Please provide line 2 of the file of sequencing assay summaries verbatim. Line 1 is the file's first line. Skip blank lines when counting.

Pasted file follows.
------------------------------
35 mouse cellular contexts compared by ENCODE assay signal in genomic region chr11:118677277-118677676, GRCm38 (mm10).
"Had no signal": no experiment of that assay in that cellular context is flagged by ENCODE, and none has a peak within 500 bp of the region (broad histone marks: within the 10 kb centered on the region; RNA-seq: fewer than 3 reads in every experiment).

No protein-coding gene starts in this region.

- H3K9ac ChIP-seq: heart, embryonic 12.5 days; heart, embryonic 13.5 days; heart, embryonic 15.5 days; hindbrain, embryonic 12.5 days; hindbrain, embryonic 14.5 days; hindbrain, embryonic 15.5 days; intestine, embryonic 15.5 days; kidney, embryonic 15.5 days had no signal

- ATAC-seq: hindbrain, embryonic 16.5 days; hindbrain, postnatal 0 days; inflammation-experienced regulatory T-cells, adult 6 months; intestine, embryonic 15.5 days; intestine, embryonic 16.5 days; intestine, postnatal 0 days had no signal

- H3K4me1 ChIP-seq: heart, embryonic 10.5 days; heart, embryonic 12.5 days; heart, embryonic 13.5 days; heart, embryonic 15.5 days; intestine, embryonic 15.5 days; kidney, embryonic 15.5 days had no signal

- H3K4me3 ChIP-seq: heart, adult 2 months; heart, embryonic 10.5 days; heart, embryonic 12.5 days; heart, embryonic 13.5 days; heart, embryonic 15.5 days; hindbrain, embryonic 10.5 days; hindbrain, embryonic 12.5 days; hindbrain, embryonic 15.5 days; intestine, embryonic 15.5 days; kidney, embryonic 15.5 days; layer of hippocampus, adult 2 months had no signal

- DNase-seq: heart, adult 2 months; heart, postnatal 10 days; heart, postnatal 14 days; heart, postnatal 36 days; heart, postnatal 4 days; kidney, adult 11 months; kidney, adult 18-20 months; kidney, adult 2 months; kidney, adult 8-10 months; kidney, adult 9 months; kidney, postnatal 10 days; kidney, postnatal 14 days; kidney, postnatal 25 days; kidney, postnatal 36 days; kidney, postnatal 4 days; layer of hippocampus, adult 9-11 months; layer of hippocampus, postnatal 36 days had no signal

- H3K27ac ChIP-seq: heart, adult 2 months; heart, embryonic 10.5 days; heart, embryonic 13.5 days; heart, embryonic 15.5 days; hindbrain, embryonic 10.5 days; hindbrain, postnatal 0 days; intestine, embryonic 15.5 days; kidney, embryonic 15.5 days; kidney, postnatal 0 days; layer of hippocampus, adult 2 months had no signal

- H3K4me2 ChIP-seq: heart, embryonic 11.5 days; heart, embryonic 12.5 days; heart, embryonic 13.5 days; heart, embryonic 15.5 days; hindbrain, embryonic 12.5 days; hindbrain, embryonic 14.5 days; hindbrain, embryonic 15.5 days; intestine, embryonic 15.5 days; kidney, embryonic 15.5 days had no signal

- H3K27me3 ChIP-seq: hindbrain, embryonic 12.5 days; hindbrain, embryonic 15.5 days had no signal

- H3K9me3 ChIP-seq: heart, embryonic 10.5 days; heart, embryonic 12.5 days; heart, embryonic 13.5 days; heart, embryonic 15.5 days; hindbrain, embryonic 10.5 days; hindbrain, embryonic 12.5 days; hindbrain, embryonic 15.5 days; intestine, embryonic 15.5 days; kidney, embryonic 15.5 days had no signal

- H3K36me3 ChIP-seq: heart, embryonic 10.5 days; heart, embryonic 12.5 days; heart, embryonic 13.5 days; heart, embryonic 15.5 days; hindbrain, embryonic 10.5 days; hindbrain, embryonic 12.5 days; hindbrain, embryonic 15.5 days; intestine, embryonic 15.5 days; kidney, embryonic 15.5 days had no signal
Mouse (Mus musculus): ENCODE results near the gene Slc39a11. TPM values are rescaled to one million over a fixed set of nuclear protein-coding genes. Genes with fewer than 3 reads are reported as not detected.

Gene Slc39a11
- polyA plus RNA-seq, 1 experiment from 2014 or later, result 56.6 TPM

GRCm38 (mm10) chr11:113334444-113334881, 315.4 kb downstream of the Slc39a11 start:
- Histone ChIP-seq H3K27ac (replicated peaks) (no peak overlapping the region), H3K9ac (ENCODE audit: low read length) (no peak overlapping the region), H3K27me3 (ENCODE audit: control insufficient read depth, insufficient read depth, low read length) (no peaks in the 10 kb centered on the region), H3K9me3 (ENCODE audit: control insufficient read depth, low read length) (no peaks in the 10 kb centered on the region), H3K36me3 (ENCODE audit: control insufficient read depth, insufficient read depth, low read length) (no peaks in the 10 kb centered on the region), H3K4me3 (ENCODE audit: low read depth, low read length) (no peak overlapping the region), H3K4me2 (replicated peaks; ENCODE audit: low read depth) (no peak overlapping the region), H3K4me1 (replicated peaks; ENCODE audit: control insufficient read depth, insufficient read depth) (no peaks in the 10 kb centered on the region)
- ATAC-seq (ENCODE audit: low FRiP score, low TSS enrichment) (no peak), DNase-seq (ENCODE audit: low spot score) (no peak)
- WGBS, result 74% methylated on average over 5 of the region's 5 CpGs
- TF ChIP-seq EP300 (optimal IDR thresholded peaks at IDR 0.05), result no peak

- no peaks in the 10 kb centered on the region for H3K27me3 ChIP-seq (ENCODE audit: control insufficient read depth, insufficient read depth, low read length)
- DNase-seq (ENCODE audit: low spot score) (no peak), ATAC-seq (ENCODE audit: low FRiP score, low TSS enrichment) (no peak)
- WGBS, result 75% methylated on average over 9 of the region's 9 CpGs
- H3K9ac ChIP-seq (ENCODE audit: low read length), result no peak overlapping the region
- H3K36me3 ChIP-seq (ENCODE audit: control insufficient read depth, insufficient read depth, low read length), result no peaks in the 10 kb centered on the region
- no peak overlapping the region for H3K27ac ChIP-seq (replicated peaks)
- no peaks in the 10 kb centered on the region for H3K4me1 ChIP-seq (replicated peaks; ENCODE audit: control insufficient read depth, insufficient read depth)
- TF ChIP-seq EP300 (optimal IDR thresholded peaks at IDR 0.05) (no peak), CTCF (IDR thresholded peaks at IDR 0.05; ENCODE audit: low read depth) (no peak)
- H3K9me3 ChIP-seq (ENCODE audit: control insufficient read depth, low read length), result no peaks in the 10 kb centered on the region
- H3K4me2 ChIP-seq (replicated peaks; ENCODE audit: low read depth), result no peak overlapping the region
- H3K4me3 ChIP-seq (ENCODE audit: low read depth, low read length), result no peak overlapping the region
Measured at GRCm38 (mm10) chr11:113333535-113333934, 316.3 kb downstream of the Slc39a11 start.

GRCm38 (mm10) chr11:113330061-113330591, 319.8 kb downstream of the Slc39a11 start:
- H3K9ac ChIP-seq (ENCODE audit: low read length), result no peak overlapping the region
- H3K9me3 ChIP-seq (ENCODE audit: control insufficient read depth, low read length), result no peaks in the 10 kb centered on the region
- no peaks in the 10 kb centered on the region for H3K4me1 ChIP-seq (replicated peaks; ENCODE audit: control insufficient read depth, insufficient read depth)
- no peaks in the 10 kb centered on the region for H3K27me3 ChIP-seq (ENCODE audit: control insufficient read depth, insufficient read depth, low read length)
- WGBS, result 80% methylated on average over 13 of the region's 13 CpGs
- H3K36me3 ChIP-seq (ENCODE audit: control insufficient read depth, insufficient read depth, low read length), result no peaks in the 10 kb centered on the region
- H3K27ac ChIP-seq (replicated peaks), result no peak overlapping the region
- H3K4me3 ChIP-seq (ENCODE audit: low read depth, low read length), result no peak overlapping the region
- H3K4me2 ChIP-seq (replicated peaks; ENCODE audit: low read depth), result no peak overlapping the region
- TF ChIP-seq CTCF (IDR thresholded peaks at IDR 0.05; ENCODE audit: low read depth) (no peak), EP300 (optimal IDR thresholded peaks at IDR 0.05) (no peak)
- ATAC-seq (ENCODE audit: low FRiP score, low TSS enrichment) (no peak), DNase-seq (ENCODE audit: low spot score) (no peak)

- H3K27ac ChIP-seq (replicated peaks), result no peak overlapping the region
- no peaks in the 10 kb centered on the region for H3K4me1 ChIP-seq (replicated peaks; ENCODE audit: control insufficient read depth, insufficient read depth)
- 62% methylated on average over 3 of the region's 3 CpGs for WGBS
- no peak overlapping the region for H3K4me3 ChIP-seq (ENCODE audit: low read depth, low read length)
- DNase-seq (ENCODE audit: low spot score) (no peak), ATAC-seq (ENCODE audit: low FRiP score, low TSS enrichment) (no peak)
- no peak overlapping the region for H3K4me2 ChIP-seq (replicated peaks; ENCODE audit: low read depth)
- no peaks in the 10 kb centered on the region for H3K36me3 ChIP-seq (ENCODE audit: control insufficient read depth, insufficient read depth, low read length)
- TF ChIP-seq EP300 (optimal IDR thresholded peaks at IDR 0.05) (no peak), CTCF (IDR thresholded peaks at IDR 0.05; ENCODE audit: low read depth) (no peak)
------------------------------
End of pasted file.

"Had no signal": no experiment of that assay in that cellular context is flagged by ENCODE, and none has a peak within 500 bp of the region (broad histone marks: within the 10 kb centered on the region; RNA-seq: fewer than 3 reads in every experiment).